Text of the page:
The cobbled streets and gothic remains of Whitby Abbey inspired Bram Stoker to set the classic tale of Dracula in this town. Today visitors can tread the same steps as the key characters from the story such as the famous 199 steps up to East Cliff and St Marys Church, themed tours include The Dracula Experience and Ghost Walks. This area is also well known for producing its black jet with a heritage centre and local designers in the town selling carved jewellery which is ideal for a gift or momento.
There are plenty of museums to choose from to take in the fascinating history of this port and its seafaring days. These include the RNLI museum, Museum of Victorian Science and the Captain Cook Museum. There is also a monument of the great explorer and a large Whale Bone Arch.
The Moor to Sea Cycle Network connects with many nearby towns making this an ideal route to use for day trips to Scarborough or Dalby Forest. A short drive from the town is Robin Hood’s Bay, a pretty fishing village with museum and old coastguard station open to visitors. The Cleveland Way is a footpath which combines both the coastline and moorland, also Pannett Park is lovely family friendly gardens with the art gallery and town museum nearby.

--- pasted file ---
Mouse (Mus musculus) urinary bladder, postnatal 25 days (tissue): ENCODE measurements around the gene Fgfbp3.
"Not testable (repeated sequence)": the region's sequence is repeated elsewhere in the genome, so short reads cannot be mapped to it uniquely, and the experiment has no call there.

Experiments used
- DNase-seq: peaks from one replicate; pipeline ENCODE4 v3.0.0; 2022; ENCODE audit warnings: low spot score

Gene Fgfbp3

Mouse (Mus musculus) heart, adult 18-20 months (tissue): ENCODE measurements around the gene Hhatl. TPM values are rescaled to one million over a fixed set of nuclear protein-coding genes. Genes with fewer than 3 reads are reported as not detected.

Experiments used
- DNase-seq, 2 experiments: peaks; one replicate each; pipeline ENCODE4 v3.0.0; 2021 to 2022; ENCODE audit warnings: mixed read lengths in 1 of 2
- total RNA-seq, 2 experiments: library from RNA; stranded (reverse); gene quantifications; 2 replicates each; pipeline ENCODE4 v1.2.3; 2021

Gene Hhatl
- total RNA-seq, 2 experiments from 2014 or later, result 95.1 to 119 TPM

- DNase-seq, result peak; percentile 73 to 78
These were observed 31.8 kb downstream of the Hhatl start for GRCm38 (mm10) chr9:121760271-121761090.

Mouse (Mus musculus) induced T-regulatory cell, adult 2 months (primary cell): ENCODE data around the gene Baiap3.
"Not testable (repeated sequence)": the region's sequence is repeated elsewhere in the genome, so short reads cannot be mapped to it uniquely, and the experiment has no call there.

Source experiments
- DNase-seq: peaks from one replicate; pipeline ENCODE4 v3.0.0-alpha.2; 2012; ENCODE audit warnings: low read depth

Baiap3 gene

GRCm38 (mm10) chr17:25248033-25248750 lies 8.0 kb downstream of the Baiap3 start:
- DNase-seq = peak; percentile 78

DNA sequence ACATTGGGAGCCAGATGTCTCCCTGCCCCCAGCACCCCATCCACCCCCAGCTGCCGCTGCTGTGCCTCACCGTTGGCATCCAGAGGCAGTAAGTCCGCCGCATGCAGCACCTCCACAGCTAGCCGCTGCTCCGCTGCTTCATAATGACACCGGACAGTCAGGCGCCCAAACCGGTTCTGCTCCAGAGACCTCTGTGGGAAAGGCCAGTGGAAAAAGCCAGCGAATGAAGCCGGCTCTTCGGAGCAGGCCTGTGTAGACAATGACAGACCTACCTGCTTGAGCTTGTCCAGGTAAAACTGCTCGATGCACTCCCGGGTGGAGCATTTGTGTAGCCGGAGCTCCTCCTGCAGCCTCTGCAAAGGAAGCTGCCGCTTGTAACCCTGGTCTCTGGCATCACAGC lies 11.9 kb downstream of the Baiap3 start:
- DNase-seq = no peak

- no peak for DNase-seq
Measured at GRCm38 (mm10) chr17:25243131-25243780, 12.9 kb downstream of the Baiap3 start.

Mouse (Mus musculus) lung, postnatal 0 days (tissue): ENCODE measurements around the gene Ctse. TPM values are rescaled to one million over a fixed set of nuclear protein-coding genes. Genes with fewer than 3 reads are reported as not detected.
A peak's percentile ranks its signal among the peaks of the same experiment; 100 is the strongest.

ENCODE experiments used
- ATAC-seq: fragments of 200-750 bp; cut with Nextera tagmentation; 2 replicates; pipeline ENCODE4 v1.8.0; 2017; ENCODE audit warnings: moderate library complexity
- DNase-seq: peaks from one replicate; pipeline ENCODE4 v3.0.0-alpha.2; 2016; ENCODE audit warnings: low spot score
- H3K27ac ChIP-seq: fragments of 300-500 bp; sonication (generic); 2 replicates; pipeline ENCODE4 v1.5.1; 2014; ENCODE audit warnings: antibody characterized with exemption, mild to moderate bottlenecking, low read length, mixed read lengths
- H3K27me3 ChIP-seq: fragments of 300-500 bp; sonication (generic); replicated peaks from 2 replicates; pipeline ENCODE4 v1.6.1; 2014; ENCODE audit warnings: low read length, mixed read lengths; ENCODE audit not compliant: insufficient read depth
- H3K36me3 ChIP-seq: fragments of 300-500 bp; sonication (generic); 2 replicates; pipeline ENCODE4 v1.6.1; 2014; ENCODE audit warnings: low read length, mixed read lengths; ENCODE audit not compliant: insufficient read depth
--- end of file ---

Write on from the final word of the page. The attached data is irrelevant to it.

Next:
By far the largest county in the UK, Yorkshire is extremely popular for its countryside retreats as well as the bright lights of some busy cities like Harrogate, Sheffield and Leeds. Scarborough is the oldest seaside resort in Britain.
Whitby has been voted the country's best beach and has a beautiful harbour and a Dracula museum to boot (the town is featured in the Bram Stoker vampire story of the same name, as well as some of its many movie adaptations).
Yorkshire has always had a great and not always friendly rivalry with the neighbouring county of Lancashire. Some of the bloodiest battles in English history took place in these shires, as the opposing Plantagenet houses of York and Lancaster fought a bitter civil conflict commonly known as the Wars of the Roses. Nowadays the competition takes place mostly on the cricket pitch.
The two counties are among the most famous teams in this oh so important English summer game. Yorkshire has the nickname “God's own county”, a reference to the beauty of its countryside, with several National Parks formed to protect its moors and dales and rugged coastline. Cliffs of limestone, chalk and jet guard its coast against the sea. Because of its considerable size, Yorkshire is often regarded as three distinct administrative areas called “ridings” (North, West and East Riding), a Scandinavian concept thought to derive from the Viking occupation in the first century AD.